The theory here was if I’m a company, and I’m thinking about opening up a branch in Southeast Asia, and I want to know, you know, what are the major threats that I need to be concerned about when I open up this branch, that you can go to this index and now you can say, “Okay, let’s go look at this data specifically for the Asian region.” And that’ll give me a better sense of what threats to be aware of and what threat should be sort of top of mind. And while this, of course, can’t be a comprehensive list, because then that list would be 50 pages long, this is at least a good starting point for organizations to be able to use. So I’m pretty excited about this data, I think this is a really interesting set of new information that we were able to bring in.
In addition, we also brought in some new data points, some new data sets from across IBM Security, which helped us get a better understanding of some of the threats that are out there for organizations. For example, we looked a lot at our endpoint detection mechanisms and said, “Okay, what are we seeing from an endpoint perspective?” As well as at our spam traps saying, “What are we seeing coming in from a network perspective on the spam front?” And this data, that’s really provided some interesting insights in terms of what we see threat actors doing and what activity we observed in 2019
Pam: I will say when I hear the phrase spam front, I just have an image of a Monty Python illustration coming up and a giant Spam cloud coming over.
Charles: Well, it’s funny because spam is one of those things that a lot of people, you know, they don’t care that much about. They’re like, “Oh, spam, you know, it’s same day in, day out. Who cares about spam, it’s been around forever.” But in reality, spam is a very common vector used by a lot of low- to mid-sophistication threat actors. Even if it’s not successful very often, the sheer volume makes it so that organizations can be very vulnerable to it. If you have a million people being targeted, and only a half percent are successful, that’s still a lot of folks who end up getting infected.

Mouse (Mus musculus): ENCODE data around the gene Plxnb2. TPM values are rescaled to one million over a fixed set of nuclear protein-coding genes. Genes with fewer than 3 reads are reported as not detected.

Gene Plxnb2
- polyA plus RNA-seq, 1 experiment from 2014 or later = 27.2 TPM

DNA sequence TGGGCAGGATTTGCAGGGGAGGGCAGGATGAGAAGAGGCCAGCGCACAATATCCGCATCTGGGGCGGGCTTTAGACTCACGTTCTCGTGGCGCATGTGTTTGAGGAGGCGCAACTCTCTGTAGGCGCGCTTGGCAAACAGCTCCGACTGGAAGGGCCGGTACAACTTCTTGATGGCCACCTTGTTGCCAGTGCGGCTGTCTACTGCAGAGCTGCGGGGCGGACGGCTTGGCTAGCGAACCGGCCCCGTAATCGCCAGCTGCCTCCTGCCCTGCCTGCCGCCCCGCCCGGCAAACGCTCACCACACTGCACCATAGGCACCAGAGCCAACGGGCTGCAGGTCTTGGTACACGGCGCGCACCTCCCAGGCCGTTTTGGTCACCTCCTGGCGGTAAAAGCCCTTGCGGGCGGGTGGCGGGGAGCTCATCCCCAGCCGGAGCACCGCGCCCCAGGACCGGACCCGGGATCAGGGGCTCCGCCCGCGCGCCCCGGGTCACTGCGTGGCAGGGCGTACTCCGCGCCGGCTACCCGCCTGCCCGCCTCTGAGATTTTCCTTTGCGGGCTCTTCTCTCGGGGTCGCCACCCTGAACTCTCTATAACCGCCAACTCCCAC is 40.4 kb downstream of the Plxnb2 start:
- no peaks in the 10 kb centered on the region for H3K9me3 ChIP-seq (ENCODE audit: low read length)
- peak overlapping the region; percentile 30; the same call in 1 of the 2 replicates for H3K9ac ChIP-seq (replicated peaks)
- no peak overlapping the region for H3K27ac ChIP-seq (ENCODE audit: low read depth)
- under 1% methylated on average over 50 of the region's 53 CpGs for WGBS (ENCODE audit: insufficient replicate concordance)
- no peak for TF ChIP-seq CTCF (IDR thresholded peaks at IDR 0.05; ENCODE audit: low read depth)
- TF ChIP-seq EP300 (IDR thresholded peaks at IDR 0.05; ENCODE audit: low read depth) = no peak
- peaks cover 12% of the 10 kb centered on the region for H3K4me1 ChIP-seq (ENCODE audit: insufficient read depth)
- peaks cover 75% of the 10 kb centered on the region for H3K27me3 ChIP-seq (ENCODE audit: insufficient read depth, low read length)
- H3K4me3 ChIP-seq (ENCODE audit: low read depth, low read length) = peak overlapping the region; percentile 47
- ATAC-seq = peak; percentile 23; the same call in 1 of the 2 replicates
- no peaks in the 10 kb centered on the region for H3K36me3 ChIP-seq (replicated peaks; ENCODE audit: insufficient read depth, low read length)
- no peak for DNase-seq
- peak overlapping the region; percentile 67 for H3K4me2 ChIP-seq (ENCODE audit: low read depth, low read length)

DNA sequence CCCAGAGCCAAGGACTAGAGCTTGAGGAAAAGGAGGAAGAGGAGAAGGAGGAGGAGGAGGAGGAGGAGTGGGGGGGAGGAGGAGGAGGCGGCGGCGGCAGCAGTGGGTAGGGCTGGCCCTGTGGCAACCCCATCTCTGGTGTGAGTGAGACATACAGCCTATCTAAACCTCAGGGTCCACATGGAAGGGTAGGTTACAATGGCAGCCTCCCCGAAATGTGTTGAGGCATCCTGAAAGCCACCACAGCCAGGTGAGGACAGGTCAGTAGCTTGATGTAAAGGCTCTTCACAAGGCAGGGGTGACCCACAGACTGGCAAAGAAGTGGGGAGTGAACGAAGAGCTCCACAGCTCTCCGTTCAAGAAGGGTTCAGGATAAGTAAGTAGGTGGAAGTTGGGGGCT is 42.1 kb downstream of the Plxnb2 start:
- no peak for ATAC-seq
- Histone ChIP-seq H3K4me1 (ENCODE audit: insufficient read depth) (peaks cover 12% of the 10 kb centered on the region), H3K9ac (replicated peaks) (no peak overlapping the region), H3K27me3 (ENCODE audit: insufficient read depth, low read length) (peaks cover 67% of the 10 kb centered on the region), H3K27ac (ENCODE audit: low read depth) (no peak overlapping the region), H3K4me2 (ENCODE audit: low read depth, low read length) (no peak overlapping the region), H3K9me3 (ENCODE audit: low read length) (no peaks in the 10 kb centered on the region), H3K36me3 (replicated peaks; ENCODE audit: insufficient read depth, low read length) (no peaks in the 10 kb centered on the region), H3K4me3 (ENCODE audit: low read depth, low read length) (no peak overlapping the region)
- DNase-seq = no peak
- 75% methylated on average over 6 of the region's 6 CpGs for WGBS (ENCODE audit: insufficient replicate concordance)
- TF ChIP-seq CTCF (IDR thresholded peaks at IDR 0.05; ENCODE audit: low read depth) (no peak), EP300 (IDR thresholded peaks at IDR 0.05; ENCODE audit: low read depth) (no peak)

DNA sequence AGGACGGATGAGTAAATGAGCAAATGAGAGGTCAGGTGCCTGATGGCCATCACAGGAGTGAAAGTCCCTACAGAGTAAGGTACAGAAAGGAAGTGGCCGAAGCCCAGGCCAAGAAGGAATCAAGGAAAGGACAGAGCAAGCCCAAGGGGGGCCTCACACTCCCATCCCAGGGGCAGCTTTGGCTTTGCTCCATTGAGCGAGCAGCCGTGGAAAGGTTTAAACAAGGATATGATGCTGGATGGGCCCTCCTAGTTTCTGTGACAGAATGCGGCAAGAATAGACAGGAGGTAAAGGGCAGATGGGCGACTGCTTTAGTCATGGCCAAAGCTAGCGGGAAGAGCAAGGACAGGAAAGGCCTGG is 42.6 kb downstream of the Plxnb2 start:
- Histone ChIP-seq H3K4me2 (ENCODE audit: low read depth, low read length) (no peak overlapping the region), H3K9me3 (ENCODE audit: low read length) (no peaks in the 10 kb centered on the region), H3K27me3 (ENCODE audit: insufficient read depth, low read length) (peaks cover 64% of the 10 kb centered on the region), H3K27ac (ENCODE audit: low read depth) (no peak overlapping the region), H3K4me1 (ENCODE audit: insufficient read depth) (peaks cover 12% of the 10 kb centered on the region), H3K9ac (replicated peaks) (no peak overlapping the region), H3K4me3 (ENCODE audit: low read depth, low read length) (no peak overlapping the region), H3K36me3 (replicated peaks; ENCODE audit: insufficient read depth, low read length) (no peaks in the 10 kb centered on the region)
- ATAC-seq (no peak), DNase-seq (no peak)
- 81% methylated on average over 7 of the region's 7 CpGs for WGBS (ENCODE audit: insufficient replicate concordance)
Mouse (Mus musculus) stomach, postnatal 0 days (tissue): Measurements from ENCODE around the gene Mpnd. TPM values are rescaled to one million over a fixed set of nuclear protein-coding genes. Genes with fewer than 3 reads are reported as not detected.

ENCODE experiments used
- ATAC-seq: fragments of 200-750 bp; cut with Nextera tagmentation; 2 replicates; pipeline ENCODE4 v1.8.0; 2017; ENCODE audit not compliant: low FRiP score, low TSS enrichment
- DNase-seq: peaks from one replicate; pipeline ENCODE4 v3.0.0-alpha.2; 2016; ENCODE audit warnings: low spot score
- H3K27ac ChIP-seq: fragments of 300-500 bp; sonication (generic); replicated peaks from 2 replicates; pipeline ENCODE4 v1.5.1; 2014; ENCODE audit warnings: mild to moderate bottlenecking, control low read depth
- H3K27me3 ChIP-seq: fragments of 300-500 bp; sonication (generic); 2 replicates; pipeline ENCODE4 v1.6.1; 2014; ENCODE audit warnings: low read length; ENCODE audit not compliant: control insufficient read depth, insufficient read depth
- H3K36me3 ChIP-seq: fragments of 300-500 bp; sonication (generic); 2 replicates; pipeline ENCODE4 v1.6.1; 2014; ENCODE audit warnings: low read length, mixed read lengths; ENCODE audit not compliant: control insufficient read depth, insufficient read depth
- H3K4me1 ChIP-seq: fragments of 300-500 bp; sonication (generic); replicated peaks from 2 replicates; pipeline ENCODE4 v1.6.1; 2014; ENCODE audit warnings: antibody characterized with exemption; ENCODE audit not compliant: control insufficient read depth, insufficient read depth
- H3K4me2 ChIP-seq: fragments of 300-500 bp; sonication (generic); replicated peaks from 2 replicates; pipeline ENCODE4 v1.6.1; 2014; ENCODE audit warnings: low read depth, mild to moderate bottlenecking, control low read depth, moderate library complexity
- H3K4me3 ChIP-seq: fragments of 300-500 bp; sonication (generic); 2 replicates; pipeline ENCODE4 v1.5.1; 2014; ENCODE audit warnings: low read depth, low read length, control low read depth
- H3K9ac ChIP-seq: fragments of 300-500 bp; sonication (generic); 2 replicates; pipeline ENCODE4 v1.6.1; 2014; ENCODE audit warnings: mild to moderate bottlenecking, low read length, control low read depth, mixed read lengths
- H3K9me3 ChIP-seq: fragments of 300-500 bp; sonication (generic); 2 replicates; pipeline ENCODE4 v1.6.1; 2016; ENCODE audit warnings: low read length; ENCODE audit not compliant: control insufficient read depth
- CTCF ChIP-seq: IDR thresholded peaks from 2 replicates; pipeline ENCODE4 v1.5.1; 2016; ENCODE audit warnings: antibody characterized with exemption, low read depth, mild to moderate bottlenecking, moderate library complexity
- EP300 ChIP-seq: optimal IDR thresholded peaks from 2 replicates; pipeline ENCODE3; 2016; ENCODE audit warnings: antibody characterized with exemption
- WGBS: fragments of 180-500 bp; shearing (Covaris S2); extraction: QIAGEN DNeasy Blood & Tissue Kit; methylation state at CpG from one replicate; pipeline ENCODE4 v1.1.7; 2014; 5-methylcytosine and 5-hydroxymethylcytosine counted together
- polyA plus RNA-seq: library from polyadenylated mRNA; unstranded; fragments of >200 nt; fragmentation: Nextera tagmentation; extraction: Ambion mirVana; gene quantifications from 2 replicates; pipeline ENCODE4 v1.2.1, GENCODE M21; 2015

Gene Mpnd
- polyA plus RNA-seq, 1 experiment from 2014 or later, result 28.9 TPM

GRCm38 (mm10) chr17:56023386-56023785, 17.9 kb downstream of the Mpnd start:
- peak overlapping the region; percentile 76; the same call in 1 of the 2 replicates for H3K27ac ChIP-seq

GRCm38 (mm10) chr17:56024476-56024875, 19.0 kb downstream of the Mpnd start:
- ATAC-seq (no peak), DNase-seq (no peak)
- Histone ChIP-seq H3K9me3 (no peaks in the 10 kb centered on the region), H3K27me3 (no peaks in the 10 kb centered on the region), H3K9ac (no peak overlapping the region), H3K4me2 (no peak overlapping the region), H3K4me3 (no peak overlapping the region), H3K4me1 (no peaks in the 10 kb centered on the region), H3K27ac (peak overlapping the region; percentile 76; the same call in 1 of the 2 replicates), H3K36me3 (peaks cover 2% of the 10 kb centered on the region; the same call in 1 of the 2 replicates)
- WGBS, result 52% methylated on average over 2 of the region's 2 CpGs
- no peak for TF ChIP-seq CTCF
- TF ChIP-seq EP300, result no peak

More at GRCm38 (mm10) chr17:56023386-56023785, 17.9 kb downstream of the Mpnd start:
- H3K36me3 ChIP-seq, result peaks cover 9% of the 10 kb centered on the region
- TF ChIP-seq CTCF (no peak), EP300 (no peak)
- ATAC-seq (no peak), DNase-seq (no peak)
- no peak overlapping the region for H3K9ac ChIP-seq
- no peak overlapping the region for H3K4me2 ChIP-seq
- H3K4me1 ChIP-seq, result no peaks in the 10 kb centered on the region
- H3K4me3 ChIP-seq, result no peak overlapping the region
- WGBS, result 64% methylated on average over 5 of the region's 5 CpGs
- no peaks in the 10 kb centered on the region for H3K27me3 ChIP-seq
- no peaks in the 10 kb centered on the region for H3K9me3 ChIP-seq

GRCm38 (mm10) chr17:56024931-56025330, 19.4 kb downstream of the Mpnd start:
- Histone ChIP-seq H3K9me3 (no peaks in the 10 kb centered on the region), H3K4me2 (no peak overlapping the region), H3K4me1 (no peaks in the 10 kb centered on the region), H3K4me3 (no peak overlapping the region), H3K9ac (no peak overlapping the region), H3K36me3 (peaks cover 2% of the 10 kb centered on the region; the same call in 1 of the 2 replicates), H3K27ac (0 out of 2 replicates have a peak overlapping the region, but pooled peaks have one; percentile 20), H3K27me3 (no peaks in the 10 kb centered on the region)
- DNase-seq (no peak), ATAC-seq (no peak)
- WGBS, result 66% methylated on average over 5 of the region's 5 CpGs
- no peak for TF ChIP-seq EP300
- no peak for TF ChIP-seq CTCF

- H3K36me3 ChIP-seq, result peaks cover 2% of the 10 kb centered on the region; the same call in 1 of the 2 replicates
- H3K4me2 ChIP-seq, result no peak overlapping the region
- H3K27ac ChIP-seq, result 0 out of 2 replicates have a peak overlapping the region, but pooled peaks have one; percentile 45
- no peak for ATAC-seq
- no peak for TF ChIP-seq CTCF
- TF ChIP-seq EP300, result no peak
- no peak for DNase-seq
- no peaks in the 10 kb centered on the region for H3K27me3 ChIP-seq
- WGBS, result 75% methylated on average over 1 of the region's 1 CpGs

Pam: Absolutely. So what were some of those biggest takeaways from the report? Any information that surprised you this year?
Charles: I think the thing that surprised me the most, when I was going through the report data, was we saw a massive uptick in targeting operational technology. So this was based off of network event logs that we were looking through. And we saw threat actors in 2019 much more actively targeting the operational technology field than we saw in any previous year. We actually have a great chart in the index, where we look at the last 4 years, and you can see that 2019 was head and shoulders higher than any of those prior 3 years. I’m not entirely sure why there is a significant uptick. There’s a lot of possible explanations here.